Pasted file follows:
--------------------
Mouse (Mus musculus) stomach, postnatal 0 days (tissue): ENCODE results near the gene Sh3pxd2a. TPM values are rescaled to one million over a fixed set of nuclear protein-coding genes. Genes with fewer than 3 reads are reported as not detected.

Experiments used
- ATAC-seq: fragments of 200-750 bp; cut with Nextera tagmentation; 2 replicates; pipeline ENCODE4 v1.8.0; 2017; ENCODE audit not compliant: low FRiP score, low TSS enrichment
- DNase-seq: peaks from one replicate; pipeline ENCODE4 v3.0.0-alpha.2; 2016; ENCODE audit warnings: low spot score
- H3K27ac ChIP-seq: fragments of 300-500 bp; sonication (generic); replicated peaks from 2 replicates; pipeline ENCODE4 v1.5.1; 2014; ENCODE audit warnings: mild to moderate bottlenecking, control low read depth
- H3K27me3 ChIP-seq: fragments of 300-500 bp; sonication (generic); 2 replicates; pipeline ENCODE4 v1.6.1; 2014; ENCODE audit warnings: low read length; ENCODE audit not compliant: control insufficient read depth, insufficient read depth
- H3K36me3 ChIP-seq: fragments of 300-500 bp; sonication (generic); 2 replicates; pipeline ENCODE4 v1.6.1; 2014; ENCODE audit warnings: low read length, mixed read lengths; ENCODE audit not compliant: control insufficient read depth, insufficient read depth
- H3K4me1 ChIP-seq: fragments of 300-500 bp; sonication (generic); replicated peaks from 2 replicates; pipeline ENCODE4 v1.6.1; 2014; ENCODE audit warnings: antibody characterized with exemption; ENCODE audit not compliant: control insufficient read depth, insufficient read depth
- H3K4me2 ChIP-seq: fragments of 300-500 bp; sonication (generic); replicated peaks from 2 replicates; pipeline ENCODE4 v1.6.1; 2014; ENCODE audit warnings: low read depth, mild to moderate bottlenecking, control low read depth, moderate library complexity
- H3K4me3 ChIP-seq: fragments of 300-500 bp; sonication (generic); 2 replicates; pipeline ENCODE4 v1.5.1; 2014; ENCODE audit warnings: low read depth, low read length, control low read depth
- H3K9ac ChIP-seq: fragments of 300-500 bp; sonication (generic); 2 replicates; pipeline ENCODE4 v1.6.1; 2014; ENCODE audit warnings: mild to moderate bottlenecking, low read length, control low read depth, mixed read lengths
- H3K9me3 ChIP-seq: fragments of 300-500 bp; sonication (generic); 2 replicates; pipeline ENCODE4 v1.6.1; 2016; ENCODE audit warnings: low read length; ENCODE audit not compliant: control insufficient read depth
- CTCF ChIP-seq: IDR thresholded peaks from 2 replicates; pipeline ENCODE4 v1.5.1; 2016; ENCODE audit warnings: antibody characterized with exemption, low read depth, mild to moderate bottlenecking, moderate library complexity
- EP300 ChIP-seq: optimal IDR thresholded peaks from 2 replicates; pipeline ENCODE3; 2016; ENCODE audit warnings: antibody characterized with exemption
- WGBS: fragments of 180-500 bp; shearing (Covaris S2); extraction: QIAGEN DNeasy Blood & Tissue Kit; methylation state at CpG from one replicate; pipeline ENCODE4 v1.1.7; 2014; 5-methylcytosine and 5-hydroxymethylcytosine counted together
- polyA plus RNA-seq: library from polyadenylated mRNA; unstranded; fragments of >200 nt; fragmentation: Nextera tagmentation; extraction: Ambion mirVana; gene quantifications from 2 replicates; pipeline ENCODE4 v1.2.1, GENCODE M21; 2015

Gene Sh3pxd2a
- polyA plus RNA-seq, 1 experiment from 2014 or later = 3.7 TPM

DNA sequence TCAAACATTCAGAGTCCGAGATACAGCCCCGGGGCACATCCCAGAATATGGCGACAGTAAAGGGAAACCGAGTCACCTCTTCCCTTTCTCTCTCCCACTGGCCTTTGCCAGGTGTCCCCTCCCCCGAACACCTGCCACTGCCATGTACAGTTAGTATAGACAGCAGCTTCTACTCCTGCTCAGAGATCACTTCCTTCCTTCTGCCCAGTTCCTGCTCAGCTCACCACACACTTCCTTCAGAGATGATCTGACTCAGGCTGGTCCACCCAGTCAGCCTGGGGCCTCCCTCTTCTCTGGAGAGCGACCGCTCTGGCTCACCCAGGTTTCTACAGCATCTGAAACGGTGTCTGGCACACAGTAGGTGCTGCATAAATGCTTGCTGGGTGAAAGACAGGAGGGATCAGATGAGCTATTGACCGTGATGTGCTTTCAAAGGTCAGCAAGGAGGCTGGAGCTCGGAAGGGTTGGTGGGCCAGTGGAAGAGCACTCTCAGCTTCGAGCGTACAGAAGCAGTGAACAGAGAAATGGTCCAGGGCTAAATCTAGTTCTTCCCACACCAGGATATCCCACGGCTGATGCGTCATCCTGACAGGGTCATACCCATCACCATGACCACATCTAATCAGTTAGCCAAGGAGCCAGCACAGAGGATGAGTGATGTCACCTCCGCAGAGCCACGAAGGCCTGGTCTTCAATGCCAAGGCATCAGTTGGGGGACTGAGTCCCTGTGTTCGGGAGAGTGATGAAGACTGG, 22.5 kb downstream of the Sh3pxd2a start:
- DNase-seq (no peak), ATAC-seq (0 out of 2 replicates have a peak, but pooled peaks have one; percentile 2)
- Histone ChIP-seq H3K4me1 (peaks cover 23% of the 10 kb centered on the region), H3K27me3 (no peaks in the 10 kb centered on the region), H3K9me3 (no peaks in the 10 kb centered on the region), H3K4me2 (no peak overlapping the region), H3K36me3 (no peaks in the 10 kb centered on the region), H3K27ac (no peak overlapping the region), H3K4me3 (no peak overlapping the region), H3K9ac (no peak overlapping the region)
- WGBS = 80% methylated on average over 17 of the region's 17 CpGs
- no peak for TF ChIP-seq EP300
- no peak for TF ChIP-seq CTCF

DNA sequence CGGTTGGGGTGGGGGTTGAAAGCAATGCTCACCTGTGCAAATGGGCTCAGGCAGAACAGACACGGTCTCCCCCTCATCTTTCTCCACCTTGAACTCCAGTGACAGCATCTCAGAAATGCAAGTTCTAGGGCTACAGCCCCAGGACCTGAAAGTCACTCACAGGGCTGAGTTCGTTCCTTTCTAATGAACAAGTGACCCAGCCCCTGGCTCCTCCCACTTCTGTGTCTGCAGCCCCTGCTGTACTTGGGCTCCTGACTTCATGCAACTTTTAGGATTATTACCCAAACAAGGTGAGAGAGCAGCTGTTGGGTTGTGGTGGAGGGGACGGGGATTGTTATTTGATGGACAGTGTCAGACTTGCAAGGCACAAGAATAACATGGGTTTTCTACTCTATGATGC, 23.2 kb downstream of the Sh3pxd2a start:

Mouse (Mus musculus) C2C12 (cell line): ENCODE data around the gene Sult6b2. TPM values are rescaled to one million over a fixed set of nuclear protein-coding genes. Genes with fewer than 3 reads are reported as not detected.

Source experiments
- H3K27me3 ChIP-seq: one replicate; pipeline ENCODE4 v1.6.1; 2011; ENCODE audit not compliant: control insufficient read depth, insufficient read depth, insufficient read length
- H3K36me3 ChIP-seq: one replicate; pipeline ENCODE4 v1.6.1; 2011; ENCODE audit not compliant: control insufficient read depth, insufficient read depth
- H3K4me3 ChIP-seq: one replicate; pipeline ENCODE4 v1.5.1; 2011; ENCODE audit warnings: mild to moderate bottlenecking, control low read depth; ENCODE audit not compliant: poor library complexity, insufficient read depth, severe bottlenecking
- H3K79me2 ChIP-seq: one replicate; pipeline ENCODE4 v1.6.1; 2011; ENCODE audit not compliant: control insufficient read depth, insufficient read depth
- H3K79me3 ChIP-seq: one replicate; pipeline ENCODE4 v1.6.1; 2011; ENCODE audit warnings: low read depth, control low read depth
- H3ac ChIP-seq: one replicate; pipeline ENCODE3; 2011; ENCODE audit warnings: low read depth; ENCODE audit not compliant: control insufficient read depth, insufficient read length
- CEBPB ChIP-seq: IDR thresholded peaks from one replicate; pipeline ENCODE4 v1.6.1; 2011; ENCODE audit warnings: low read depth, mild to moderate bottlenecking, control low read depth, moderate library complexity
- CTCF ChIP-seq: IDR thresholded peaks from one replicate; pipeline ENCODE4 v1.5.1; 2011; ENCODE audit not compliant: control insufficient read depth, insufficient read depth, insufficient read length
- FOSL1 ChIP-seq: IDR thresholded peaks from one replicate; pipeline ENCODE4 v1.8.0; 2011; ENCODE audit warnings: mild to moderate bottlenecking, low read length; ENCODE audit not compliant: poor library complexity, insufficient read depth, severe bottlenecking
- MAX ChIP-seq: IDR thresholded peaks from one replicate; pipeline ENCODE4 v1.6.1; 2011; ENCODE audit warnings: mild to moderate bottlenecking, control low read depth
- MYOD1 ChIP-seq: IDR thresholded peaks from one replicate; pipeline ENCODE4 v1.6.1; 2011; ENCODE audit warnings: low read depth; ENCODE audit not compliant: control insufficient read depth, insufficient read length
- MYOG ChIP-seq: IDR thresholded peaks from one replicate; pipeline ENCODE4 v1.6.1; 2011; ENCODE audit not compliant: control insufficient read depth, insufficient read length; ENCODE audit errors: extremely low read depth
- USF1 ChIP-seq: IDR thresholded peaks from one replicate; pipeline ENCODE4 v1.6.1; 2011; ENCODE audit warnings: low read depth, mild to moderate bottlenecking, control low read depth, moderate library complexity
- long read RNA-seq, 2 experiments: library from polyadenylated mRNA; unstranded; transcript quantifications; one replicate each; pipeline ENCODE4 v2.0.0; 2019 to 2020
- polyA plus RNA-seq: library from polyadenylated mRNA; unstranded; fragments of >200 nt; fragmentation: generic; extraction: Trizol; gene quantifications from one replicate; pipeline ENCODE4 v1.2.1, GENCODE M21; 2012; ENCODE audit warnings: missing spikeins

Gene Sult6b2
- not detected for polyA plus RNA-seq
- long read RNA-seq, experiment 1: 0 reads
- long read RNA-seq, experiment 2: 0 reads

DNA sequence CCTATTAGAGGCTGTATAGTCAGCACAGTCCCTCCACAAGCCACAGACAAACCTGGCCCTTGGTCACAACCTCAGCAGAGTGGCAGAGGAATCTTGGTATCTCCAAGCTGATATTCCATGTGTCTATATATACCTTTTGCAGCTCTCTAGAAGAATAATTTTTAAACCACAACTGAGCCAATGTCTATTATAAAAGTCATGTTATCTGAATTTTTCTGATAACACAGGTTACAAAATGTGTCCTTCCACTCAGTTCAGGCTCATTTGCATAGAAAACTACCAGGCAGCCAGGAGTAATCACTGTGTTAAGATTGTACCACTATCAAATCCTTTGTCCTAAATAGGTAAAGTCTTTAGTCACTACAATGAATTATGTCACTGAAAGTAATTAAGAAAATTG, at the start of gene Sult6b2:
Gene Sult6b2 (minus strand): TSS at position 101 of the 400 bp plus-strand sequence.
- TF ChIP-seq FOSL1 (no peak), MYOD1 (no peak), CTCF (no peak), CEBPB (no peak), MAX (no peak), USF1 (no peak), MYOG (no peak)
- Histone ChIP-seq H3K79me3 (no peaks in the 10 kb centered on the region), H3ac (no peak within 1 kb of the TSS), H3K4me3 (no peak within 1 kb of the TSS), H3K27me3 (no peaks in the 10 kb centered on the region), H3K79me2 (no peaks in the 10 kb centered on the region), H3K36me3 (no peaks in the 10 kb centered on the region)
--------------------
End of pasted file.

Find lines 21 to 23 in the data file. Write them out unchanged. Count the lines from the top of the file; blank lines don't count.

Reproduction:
- Histone ChIP-seq H3K4me1 (peaks cover 23% of the 10 kb centered on the region), H3K27me3 (no peaks in the 10 kb centered on the region), H3K9me3 (no peaks in the 10 kb centered on the region), H3K4me2 (no peak overlapping the region), H3K36me3 (no peaks in the 10 kb centered on the region), H3K27ac (no peak overlapping the region), H3K4me3 (no peak overlapping the region), H3K9ac (no peak overlapping the region)
- WGBS = 80% methylated on average over 17 of the region's 17 CpGs
- no peak for TF ChIP-seq EP300